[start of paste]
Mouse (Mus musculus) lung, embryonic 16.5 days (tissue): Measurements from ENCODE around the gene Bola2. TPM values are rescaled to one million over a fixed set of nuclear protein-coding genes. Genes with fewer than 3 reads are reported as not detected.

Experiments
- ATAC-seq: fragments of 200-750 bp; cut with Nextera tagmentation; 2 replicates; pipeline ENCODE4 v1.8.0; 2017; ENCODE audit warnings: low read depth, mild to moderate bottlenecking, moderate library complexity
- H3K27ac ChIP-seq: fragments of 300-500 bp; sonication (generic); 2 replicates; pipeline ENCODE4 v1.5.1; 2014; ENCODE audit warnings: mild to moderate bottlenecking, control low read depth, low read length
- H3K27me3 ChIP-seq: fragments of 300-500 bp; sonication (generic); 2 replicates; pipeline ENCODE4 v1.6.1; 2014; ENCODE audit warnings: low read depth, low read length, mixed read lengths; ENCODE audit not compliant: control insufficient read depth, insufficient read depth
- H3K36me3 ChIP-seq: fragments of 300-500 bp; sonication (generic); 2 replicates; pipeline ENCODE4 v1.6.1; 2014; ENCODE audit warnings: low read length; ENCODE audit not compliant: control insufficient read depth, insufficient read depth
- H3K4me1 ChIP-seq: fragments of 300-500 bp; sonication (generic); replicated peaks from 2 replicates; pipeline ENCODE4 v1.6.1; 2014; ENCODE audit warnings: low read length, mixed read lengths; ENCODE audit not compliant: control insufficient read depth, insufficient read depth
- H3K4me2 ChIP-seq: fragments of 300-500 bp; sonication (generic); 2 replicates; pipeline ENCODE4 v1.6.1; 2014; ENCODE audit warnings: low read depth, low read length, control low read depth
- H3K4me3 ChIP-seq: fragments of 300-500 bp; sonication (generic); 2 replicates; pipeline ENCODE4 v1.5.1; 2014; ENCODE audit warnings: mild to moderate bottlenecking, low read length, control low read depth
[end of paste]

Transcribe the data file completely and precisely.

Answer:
Mouse (Mus musculus) lung, embryonic 16.5 days (tissue): Measurements from ENCODE around the gene Bola2. TPM values are rescaled to one million over a fixed set of nuclear protein-coding genes. Genes with fewer than 3 reads are reported as not detected.

Experiments
- ATAC-seq: fragments of 200-750 bp; cut with Nextera tagmentation; 2 replicates; pipeline ENCODE4 v1.8.0; 2017; ENCODE audit warnings: low read depth, mild to moderate bottlenecking, moderate library complexity
- H3K27ac ChIP-seq: fragments of 300-500 bp; sonication (generic); 2 replicates; pipeline ENCODE4 v1.5.1; 2014; ENCODE audit warnings: mild to moderate bottlenecking, control low read depth, low read length
- H3K27me3 ChIP-seq: fragments of 300-500 bp; sonication (generic); 2 replicates; pipeline ENCODE4 v1.6.1; 2014; ENCODE audit warnings: low read depth, low read length, mixed read lengths; ENCODE audit not compliant: control insufficient read depth, insufficient read depth
- H3K36me3 ChIP-seq: fragments of 300-500 bp; sonication (generic); 2 replicates; pipeline ENCODE4 v1.6.1; 2014; ENCODE audit warnings: low read length; ENCODE audit not compliant: control insufficient read depth, insufficient read depth
- H3K4me1 ChIP-seq: fragments of 300-500 bp; sonication (generic); replicated peaks from 2 replicates; pipeline ENCODE4 v1.6.1; 2014; ENCODE audit warnings: low read length, mixed read lengths; ENCODE audit not compliant: control insufficient read depth, insufficient read depth
- H3K4me2 ChIP-seq: fragments of 300-500 bp; sonication (generic); 2 replicates; pipeline ENCODE4 v1.6.1; 2014; ENCODE audit warnings: low read depth, low read length, control low read depth
- H3K4me3 ChIP-seq: fragments of 300-500 bp; sonication (generic); 2 replicates; pipeline ENCODE4 v1.5.1; 2014; ENCODE audit warnings: mild to moderate bottlenecking, low read length, control low read depth